how to evaluate a symbolic function in matlab

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Kamuran
Kamuran on 11 Feb 2013
Commented: vikas singh on 12 Mar 2023
Hi,
I am trying to automate my code to get the derivative of a function an evaluate that in given points. For example,
syms x
func=cos((pi*x)^4);
RHS=diff(func,x,2);
% RHS will be ==> - 16*pi^8*x^6*cos(pi^4*x^4) - 12*pi^4*x^2*sin(pi^4*x^4)
x=[ -1
-0.978147600733806
-0.913545457642601
-0.809016994374947
-0.669130606358858
-0.5
-0.309016994374947
-0.104528463267653
0.104528463267653
0.309016994374947
0.5
0.669130606358858
0.809016994374947
0.913545457642601
0.978147600733806
1]
and I want RHS and Func in those z values as a vector.
I appreciate the help. Thank you.

Answers (4)

ChristianW
ChristianW on 11 Feb 2013
  • doc subs
  • doc subexpr

Youssef  Khmou
Youssef Khmou on 11 Feb 2013
hi, you can use function_handle :
func=@(x) cos((pi*x).^4)
x=0:100; % example of vector x .
RHS=diff(func(x),2);
  8 Comments
Youssef  Khmou
Youssef Khmou on 12 Feb 2013
Edited: Youssef Khmou on 12 Feb 2013
Well in this case you have to add diff(x) as DENOMINATOR :
Given your x :
func=@(x) x.^3;
f=x.^3;
df2=6.*x;
df2(1)=[];
d1=diff(func(x))./diff(x);
RHS=diff(d1)./diff(x(1:end-1));
figure, plot(df2), hold on, plot(RHS,'r')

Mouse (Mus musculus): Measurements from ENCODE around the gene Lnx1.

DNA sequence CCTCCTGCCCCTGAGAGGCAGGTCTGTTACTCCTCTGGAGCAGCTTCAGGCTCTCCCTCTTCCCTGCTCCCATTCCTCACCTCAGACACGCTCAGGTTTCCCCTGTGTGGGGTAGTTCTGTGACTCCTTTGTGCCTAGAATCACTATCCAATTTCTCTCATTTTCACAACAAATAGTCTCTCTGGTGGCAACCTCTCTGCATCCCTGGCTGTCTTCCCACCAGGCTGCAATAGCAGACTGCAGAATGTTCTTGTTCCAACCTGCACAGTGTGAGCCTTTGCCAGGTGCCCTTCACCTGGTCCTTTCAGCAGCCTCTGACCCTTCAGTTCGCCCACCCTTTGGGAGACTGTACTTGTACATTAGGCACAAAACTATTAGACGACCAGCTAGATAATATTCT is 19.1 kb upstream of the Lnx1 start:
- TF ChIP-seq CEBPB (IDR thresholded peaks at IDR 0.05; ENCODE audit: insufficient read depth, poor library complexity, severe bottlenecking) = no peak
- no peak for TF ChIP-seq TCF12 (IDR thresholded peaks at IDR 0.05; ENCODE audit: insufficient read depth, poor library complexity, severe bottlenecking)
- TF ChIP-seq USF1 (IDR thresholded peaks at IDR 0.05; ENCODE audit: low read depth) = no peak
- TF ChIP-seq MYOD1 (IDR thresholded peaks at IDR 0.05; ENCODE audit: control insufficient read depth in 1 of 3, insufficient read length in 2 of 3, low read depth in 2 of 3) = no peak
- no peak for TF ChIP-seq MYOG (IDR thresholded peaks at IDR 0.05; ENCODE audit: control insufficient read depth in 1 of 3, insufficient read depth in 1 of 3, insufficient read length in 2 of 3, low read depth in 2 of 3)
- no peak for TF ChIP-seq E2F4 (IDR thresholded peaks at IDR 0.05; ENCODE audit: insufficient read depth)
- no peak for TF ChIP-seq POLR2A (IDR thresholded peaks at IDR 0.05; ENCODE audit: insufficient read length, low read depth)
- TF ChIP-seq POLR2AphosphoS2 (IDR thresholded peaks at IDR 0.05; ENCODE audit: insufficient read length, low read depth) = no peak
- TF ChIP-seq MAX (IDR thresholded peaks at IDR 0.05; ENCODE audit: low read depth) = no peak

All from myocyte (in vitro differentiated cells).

legend(' numerical d²f',' diff(function_handle,2)')
you have to increase the Sample Rate in x to get better approximation .
Brian B
Brian B on 12 Feb 2013
Edited: Brian B on 12 Feb 2013
Hi Youssef,
I'm not saying your solution is not valid. I was simply pointing out that the original question refers to symbolic calculation of an exact derivative. It is possible to evaluate the symbolic expression at any arbitrary set of points, without regard to interval size or ordering. That is what the subs command does, to which ChristianW referred. See my answer below.
regards,
Brian

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Youssef  Khmou
Youssef Khmou on 12 Feb 2013
Edited: Youssef Khmou on 12 Feb 2013
Kamuran, to get better approximation you need to increase the sample rate in x and interpolate :
x=[ -1
-0.978147600733806
-0.913545457642601
-0.809016994374947
-0.669130606358858
-0.5
-0.309016994374947
-0.104528463267653
0.104528463267653
0.309016994374947
0.5
0.669130606358858
0.809016994374947
0.913545457642601
0.978147600733806
1];
x=x';
x=interp(x,5); % Example
func=@(x) x.^3;
f=x.^3;
df2=6.*x;
df2(1)=[];
d1=diff(func(x))./diff(x);
RHS=diff(d1)./diff(x(1:end-1));
figure, plot(df2), hold on, plot(RHS,'r')
legend(' numerical d²f',' diff(function_handle,2)')
Compare this result with the one given in the Comment with original x, there is an enhancement .
I hope that helps

Brian B
Brian B on 12 Feb 2013
syms x
func=cos((pi*x)^4);
RHS=diff(func,x,2);
xx=-1:0.1:1;
d2f = subs(RHS, xx)
  2 Comments
Youssef  Khmou
Youssef Khmou on 13 Feb 2013
right , that works better with "subs" function .
vikas singh
vikas singh on 12 Mar 2023
if I have function of two variable suppose x and t and I have to evaluate it on x=0:100:10000 and t= 0,1,5,10 15. how to do. suppose the fucnction is F(x,t)=sin(x)*exp(t)

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